Morning Brief: Hillary pleads for Democratic unity

Top Story PAUL J. RICHARDS/AFP/Getty Images Speaking Tuesday before the Democratic National Convention and a political press ready to pounce on any signs of lingering rancor from the primary season, New York Sen. Hillary Clinton told delegates she was a “proud supporter of Barack Obama” and urged her followers to vote for him. “Whether you ...

592946_080827_hillary2.jpg
592946_080827_hillary2.jpg

Top Story

PAUL J. RICHARDS/AFP/Getty Images

Speaking Tuesday before the Democratic National Convention and a political press ready to pounce on any signs of lingering rancor from the primary season, New York Sen. Hillary Clinton told delegates she was a "proud supporter of Barack Obama" and urged her followers to vote for him.

Top Story

PAUL J. RICHARDS/AFP/Getty Images

Speaking Tuesday before the Democratic National Convention and a political press ready to pounce on any signs of lingering rancor from the primary season, New York Sen. Hillary Clinton told delegates she was a “proud supporter of Barack Obama” and urged her followers to vote for him.

“Whether you voted for me, or voted for Barack, the time is now to unite as a single party with a single purpose. You haven’t worked so hard over the last 18 months, or endured the last eight years, to suffer through more failed leadership,” Clinton said. “No way. No how. No McCain.”

Obama called the speech “excellent.” But Michael Tomasky looks at what Hillary didn’t say, and the McCain camp quickly noted that she never explicitly said that Barack Obama is ready to lead.

CNN reports that former President Bill Clinton, who speaks tonight, will not attend Obama’s speech Thursday.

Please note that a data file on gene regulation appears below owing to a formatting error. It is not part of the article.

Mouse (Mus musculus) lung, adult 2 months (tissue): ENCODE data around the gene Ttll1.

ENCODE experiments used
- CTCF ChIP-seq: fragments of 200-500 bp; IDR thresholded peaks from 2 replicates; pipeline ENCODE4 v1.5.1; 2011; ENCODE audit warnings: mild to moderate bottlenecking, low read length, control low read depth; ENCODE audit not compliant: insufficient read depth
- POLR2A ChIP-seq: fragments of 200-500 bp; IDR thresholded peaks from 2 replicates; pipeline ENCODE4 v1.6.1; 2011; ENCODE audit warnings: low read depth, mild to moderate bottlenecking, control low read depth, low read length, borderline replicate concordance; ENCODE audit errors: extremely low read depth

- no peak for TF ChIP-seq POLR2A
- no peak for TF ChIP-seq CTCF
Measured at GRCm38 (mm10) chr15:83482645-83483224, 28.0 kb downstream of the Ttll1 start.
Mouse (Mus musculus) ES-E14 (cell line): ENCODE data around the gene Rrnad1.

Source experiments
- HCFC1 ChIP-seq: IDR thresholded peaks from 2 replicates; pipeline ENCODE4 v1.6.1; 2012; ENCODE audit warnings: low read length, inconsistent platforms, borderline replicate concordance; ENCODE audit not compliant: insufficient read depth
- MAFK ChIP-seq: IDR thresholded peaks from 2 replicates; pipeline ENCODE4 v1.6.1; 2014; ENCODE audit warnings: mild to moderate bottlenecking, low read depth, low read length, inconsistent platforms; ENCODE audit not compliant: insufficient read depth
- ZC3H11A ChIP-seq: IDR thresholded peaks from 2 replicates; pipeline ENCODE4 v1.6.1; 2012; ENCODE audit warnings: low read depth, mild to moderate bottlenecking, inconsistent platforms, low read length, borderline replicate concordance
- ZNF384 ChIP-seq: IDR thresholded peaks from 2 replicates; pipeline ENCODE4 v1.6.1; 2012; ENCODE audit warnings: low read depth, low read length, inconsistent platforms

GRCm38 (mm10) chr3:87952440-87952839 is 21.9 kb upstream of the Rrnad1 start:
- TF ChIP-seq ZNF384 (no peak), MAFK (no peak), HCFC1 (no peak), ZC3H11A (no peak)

Obama will speak “from an elaborate columned stage resembling a miniature Greek temple,” according to Reuters.

Global Economy

More people live in poverty than previously thought, the World Bank has found.

The Washington Post profiles the new generation of “hacktivists.”

Americas

One of Cuba’s most popular rock musicians has been arrested for “dangerousness.”

Western counterterrorism officials are growing concerned about Hezbollah’s activities in Venezuela.

Europe and the Caucasus

U.S. President George W. Bush said that Russia’s recognition of South Ossetia and Abkhazia merely “exacerbates tensions and complicates diplomatic negotiations.”

Europe’s retired population is projected to rise sharply.

Asia

Anwar Ibrahim has won a seat in the Malaysian parliament.

China’s economy is headed for a gradual slowdown, the Financial Times reports.

Carbon emissions from China’s power plants will soon surpass those of the United States. Map and data here.

North Korea’s threat to resume producing plutonium is technically feasible, analysts tell Reuters.

Political instability has sent Pakistan’s stock index to its lowest level in two years.

Middle East and Africa

Iraq’s president says the United States originally pressed to maintain U.S. troops in Iraq until 2015.

A day after opposition MPs heckled him in parliament, Zimbabwe’s President Robert Mugabe announced he was forming a government on his own.

Darfur rebels hijacked a Sudanese plane and are still holding its crew hostage.

Today’s Agenda

British Foreign Secretary David Miliband is visiting Ukraine amid concerns that the former Soviet satellite could be a target of Russian “aggression.”

Russian President Dmitry Medvedev meets with Chinese President Hu Jintao today to seek support for Russia’s position in Georgia.

It’s the birthday of former U.S. President Lyndon Johnson, who would have been 100 years old today.

The American Legion is hosting the second day of its annual convention, with scheduled appearances from Dick Cheney, Jim Webb (10 a.m.), and Barack Obama (11 a.m.). John McCain spoke yesterday, criticizing Obama for what he said was poor judgment on foreign policy.

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